Sunday, February 15, 2009

The Sunday Salon: My Weekly Reading – So Far So Good

Well, today I finished reading Jo Dereske's Index to Murder, and I can now tell the world that the butler definitely didn't do it! Other than that, I'm not saying anything about the ending of the 11th installment in Dereske's Miss Zukas mystery series, centering around dedicated small-town librarian Helma Zukas. Well nothing else except that there's not a single butler in the book, murderous or otherwise – so you can relax.

But I can say I enjoyed it and I've put the first book in the series on my TBR list. Officially, of course, I'd always recommend starting out with the first book of a series and working one's way through. It just so happens that "Index" was the one Miss Zukas book I found at the used book store a few months back. So – in medias res and all that.

It's been a really lovely day here in Northern Virginia – at least to look at. Still a lot colder than I'd like it to be, even with all the gorgeous sunshine. But at least the "wintry mix" that was predicted never developed this weekend, so I've been able to lull myself into believing that spring is just around the corner.

However, staying indoors has its "up" side, of course – I was able to get quite a lot of reading done today. Started off with the Sunday book review supplements (last appearance of the Washington Post's Book World – boo-hoo), and then progressed to sessions with each of the three books I've been reading this week. Aside from Index to Murder, I've got Land of Marvels by Barry Unsworth and Edith Wharton's Age of Innocence both started. And I'm about midway through "Marvels," so I should be able to finish that one in a day or two. I'm trying to get through at least a book a week, and so far I'm doing pretty well – but, of course, the year is still young.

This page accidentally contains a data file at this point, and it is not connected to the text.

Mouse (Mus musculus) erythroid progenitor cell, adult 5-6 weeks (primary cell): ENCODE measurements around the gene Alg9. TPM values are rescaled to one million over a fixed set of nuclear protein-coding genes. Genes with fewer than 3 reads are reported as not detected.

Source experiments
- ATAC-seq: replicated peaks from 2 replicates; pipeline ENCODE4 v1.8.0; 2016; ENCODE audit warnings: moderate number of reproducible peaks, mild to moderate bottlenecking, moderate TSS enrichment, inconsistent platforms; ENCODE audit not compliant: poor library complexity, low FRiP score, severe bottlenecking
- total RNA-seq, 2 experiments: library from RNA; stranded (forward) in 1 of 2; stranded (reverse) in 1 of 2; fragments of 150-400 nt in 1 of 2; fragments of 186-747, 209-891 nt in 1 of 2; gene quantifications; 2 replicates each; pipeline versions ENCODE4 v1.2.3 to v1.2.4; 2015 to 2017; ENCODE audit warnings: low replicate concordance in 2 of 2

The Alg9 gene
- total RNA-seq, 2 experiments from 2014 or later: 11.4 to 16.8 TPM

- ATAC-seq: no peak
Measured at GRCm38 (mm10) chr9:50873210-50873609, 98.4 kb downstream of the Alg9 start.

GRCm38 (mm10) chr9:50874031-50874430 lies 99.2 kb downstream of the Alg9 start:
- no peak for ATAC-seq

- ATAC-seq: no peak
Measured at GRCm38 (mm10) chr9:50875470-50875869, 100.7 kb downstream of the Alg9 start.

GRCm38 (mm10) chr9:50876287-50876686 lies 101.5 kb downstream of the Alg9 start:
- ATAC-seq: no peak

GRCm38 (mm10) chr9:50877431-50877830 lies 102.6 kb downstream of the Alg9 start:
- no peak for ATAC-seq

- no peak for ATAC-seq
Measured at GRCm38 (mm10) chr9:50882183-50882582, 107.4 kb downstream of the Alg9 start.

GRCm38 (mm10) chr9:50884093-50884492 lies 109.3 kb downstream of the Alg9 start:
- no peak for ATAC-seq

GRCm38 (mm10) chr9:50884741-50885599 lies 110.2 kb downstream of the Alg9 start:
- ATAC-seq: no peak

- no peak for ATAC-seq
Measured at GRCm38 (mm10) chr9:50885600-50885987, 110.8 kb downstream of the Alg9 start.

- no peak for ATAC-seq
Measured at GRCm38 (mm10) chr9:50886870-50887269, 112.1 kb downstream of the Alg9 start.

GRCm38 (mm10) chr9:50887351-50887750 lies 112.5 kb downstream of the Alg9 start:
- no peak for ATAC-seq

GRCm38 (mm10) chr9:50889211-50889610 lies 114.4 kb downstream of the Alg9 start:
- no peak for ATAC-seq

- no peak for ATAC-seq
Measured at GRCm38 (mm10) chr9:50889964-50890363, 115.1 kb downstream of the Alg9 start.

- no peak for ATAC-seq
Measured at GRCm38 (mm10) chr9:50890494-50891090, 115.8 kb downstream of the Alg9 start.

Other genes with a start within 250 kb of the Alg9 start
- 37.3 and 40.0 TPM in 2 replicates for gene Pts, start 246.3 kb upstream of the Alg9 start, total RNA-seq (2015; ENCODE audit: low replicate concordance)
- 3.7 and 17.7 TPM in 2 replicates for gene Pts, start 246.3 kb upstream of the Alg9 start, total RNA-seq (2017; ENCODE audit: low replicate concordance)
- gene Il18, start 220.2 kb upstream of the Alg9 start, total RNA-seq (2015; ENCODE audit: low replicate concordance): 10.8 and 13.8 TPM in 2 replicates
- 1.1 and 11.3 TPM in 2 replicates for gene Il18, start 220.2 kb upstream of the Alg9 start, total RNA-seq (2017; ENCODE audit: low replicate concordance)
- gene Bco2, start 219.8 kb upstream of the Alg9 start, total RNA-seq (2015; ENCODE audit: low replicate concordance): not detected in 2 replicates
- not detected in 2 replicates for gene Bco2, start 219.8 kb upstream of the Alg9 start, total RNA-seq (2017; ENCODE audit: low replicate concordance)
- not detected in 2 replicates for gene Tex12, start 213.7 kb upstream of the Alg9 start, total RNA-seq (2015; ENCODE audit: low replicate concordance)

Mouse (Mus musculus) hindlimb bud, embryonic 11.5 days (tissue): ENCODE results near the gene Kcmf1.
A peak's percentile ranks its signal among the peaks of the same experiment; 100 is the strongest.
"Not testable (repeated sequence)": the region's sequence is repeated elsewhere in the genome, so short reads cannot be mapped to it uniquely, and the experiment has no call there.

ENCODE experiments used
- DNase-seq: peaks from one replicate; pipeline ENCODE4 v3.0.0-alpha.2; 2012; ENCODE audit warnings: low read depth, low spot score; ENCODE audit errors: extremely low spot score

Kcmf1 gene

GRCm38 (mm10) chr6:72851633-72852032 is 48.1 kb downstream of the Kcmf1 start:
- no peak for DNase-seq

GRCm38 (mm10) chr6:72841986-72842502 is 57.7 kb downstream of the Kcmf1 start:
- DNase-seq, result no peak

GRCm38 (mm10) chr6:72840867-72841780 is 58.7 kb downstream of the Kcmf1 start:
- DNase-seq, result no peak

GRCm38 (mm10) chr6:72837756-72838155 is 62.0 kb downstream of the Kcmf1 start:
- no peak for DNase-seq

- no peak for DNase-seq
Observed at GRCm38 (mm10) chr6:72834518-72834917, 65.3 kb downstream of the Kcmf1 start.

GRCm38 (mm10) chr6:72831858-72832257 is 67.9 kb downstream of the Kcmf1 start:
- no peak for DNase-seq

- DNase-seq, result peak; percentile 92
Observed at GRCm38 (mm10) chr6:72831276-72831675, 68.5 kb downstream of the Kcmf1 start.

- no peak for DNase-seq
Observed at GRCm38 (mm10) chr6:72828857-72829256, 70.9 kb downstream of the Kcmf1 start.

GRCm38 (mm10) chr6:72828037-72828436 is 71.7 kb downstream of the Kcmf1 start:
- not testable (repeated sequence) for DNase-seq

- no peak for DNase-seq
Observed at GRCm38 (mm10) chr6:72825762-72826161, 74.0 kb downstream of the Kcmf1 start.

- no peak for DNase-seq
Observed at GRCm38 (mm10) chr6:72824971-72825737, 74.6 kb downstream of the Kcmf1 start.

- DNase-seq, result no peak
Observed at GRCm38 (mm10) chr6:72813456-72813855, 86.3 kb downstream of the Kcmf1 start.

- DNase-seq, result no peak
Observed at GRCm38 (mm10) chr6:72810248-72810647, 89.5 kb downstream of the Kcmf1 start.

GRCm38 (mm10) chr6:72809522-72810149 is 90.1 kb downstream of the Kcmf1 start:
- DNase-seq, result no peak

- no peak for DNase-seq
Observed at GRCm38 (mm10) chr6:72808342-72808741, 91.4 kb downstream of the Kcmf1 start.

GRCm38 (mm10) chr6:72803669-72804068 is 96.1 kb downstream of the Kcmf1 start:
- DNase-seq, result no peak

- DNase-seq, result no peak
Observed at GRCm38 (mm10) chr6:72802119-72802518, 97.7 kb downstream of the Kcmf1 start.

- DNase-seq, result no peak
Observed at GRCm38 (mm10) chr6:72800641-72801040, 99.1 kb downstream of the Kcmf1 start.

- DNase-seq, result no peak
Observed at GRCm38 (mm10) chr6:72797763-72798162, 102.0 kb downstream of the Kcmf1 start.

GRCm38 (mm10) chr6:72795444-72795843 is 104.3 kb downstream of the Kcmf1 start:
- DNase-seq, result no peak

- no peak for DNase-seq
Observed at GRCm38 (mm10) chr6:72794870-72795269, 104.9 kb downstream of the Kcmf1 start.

Well, I suppose that's all I have to report for today. So I'll leave you with a little snippet from Index to Murder, with librarian Helma Zukas spending a restless night, near the book's end:
In her apartment, during the darkest of the night, Helma did what she often did during puzzling times. She Cut Things Out. Using a pair of imported Scherenschnitte scissors . . . Helma began with last month's Smithsonian magazine. So precise that not a fraction remained of the surroundings or was excised from the illustration. She cut out two leopards, then the letters of the word "Smithsonian."

She opened the magazine and cut out the editor's head, then excised the colorful figures occupying a South American landscape. A llama, two girls weaving, an ultramodern hotel, storm clouds, palm trees, rare flowering orchids, . . . rubies found in Egypt, a mummy, a double rainbow. The pieces grew on her coffee table, each perfect image after the next.
[p. 212]
And I thought I had some really deep and interesting neuroses! Miss Zukas and I are obviously kindred spirits.

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